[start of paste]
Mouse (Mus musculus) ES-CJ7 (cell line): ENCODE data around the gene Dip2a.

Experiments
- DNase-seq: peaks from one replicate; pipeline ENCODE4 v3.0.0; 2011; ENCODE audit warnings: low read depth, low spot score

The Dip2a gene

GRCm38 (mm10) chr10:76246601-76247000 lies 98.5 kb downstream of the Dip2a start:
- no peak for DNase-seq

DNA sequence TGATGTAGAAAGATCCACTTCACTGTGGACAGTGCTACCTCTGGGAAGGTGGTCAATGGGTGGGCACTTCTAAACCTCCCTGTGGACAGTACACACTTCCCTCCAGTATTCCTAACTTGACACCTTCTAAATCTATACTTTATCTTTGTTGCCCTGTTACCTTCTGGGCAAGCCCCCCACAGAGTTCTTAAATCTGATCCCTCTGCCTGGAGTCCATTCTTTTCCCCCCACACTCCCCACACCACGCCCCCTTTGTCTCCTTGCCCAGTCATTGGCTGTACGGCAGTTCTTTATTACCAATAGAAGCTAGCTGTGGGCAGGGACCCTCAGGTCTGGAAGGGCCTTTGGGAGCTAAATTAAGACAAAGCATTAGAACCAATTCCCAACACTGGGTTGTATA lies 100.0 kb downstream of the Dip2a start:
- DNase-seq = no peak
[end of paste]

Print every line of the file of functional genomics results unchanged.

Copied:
Mouse (Mus musculus) ES-CJ7 (cell line): ENCODE data around the gene Dip2a.

Experiments
- DNase-seq: peaks from one replicate; pipeline ENCODE4 v3.0.0; 2011; ENCODE audit warnings: low read depth, low spot score

The Dip2a gene

GRCm38 (mm10) chr10:76246601-76247000 lies 98.5 kb downstream of the Dip2a start:
- no peak for DNase-seq

DNA sequence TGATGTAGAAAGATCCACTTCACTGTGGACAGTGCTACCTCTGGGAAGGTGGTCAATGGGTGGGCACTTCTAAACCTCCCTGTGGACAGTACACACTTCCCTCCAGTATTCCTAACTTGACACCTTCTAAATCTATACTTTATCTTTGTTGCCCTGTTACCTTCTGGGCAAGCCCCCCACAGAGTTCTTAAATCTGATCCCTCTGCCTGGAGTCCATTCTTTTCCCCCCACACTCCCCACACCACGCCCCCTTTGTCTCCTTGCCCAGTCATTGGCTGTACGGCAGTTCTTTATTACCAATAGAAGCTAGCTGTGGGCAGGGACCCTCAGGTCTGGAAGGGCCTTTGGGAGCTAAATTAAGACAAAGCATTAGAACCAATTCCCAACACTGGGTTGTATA lies 100.0 kb downstream of the Dip2a start:
- DNase-seq = no peak